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Like so many parents, novelist Ian McEwan was once roped into helping his son with his homework. The assignment was regarding one of McEwan’s own novels, and his son received a C+ for their mutual efforts. Everyone’s a critic!

McEwan spoke to the Daily Mail about his work adapting his work On Chesil Beach for the screen. Toward the end of the piece, the subject turned toward how often McEwan’s writing is assigned to students, and he shared that he’s none too sure about that, to be frank:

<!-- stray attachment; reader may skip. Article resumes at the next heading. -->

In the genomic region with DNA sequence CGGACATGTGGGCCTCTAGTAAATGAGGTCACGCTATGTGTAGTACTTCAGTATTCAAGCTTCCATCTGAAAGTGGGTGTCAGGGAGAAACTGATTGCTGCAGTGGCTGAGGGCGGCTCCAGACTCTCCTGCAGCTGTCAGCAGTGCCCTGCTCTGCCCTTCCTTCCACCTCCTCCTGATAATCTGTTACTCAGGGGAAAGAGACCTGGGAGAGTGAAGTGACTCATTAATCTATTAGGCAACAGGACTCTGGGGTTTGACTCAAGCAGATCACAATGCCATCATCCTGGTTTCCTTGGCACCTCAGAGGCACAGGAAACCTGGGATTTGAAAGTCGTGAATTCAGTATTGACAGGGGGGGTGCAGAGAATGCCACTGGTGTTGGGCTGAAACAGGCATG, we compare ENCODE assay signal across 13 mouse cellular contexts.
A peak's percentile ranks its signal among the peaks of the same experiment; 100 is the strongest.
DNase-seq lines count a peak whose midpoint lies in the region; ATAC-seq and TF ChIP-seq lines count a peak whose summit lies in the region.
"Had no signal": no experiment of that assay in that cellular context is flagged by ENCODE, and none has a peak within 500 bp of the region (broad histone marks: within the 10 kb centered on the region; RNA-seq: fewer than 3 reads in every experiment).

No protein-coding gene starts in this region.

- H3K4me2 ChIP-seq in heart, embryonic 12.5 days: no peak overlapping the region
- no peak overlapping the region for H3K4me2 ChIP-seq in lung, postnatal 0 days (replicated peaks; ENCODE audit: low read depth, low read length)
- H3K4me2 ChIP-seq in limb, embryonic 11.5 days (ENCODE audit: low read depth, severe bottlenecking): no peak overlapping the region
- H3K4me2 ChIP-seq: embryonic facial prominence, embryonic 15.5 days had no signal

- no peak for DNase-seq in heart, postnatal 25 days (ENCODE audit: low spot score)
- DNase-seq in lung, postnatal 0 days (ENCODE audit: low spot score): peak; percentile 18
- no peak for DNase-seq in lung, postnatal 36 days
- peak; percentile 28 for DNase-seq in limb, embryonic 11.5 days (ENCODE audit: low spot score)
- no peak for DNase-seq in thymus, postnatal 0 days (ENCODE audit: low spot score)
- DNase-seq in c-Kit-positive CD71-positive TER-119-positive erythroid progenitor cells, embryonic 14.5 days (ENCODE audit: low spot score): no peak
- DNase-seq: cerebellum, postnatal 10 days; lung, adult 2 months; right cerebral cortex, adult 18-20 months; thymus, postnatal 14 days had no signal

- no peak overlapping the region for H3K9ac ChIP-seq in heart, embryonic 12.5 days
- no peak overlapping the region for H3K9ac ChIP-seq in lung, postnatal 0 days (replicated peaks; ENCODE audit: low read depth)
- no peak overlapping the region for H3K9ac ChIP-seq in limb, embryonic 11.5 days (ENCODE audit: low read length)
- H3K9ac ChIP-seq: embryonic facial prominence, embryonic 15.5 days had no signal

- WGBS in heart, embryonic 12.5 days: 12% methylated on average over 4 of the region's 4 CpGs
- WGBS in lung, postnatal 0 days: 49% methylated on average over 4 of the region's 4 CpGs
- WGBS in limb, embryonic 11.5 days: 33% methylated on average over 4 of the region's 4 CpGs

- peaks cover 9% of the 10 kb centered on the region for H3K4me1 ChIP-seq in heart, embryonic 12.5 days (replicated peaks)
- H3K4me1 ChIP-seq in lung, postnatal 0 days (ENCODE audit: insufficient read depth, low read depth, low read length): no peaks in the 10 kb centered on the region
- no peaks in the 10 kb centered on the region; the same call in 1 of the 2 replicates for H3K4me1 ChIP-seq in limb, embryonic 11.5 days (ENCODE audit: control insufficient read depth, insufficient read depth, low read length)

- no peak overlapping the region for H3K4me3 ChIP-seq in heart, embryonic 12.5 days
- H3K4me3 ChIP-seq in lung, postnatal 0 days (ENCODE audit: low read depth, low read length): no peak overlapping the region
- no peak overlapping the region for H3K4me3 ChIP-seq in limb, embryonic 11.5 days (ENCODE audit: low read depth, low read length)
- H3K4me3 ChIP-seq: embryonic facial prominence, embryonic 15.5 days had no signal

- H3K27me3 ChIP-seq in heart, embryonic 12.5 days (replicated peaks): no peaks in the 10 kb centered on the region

‘I always feel a little dubious about people being made to read my books,’ he says, especially if it’s his youngest son, Greg, who, a couple of years back, was obliged to write an A-level essay on Enduring Love.

‘Compelled to read his dad’s book – imagine. Poor guy,’ he says. ‘I confess I did give him a tutorial and told him what he should consider. I didn’t read his essay but it turned out his teacher disagreed fundamentally with what he said. I think he ended up with a C+.’

This apparently isn’t the first time he’s shared the anecdote. The Times added that, “At a 2012 literary festival McEwan said the teacher believed that the novel’s stalker ‘carried the authorial moral centre, whereas I thought he was a complete madman.’”

Bet Greg loves when his dad tells this story.